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9

My son is the same, as was I. It's pretty normal. So normal that when I showed up to daycare with my mouth duct taped shut (because Spider-man doesn't have a mouth), the social workers understood. The teachers still had to call them in- probably some kind of policy regarding duct tape on children's mouths- but it was more hilarious than anything else, ...


7

This role playing is normal, common, and essential for skills building. In imaginative role play children get to practice dialog, politeness, meanness, being the authority (parent), and all sort of other social interactions they have been exposed to. They also will seek out and gain knowledge on the subject of their role play to enable it to be more fun and ...


4

It depends on how you want your kids to feel about birthdays in the long run. My dad's birthday is November 23, my brother is Dec. 2, sister Dec 18, Parents anniversary Dec 19, Christmas Dec 25, mine Dec 28. My parents made sure that each event was totally separate so that we wouldn't be turned off to the whole experience. I remember a few times where ...


3

I think this type of bullying or social castigation is especially common in female circles. It's interesting that you posted this because one of our local morning radio programs spent a large portion of the show a couple of weeks ago discussing bullying, the new movie Bully that's just come out, and they had some bullying experts on the show who pointed out ...


3

One of the best strategies I have used to deal with this with my own daughter is telling her stories about how things were for me at her age. "Did you know that my best friend moved away when I was in 3rd grade?" This usually distracts her and piques her curiosity. I will then answer her questions about what that was like, how things got better, etc. I ...


3

I can't see any problem with this at any age, so I'm not sure what the percieved problem is. The whole way through life they will have friends with birthdays on or near theirs. It really doesn't matter, just treat each one equally and fairly. Don't worry about this sort of thing.


2

I'd recommend against having the same day. In the case of twins, it wasn't anyone's choice that the children have the same birthday. In this situation, the elder child may feel as if you gave their birthday to their younger sibling which may breed resentment. I doubt this would happen, but it seems like a substantial risk when the only reward is ease of ...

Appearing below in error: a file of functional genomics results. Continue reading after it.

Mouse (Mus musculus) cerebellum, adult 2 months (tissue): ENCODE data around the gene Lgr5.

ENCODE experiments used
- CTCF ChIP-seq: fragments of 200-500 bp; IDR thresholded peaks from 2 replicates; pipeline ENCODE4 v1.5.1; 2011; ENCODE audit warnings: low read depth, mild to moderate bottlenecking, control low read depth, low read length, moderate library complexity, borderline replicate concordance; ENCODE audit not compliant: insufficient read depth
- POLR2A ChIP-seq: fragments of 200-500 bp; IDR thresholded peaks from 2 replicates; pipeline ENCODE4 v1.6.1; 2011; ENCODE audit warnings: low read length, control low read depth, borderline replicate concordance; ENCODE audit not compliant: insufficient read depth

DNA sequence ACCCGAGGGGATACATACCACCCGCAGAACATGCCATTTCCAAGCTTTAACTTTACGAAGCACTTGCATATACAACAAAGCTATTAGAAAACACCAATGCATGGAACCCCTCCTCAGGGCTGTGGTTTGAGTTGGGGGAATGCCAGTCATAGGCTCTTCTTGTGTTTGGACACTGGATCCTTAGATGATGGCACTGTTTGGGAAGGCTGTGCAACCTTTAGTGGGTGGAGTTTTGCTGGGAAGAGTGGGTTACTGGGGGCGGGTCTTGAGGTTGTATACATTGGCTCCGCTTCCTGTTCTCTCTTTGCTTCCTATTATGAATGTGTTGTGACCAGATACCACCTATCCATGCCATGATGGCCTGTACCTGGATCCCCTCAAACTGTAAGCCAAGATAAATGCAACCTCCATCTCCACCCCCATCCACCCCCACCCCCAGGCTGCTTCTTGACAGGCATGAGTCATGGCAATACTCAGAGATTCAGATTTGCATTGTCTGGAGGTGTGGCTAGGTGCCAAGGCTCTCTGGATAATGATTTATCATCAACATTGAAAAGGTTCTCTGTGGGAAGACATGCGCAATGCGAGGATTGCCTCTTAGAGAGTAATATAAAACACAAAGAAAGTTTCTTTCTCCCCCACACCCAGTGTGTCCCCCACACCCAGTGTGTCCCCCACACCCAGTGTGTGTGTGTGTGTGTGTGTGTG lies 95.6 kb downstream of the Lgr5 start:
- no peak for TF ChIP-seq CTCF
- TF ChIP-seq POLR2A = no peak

1

It's ok for the first few years, assuming the children are close in age. In fact, I'd encourage it. A 2-3 year old will usually feel left out for not receiving gifts at a party, even if he just had his party the previous week. Explaining that is instructive, but combining the b-days actually resolves this problem very well: it involves everybody (the 2 ...


1

My sister and I had birthdays within two weeks of each other and it was never really an issue because my parents never made it one. Their rule was simply this. on the even years (like 1990 or 1988) we could choose to do a really special activity and go somewhere but we had to choose something together. Choosing together allowed us to do really special ...


1

The main benefit is that you only have to then remember one date for your children's birthdates. (yes, that's maybe not a problem for everone, but it is for me. ;) But even if they are close, as they grow up, you rarely have parties on their birthday anyways...it's usually a weekend where people can get together, so you can always put the parties together ...


1

If the birthdays are within the same month, other considerations might guide you towards a single combined party. The biggest thing will be coordinating schedules of other family and friends involved for their attendance. It's easier to get people to set aside one day in such a short time span than it is two. More distant family members simply may not be ...


1

Does your school have any programs or advice that you can build on? My town has delivered clear messages -- in the elementary schools on up -- that bullying isn't acceptable. They're also quite clear on the wide range of behaviors that qualify. You can repeat these messages to her, and remind her of whatever mechanisms the school has put in place (e.g., ...



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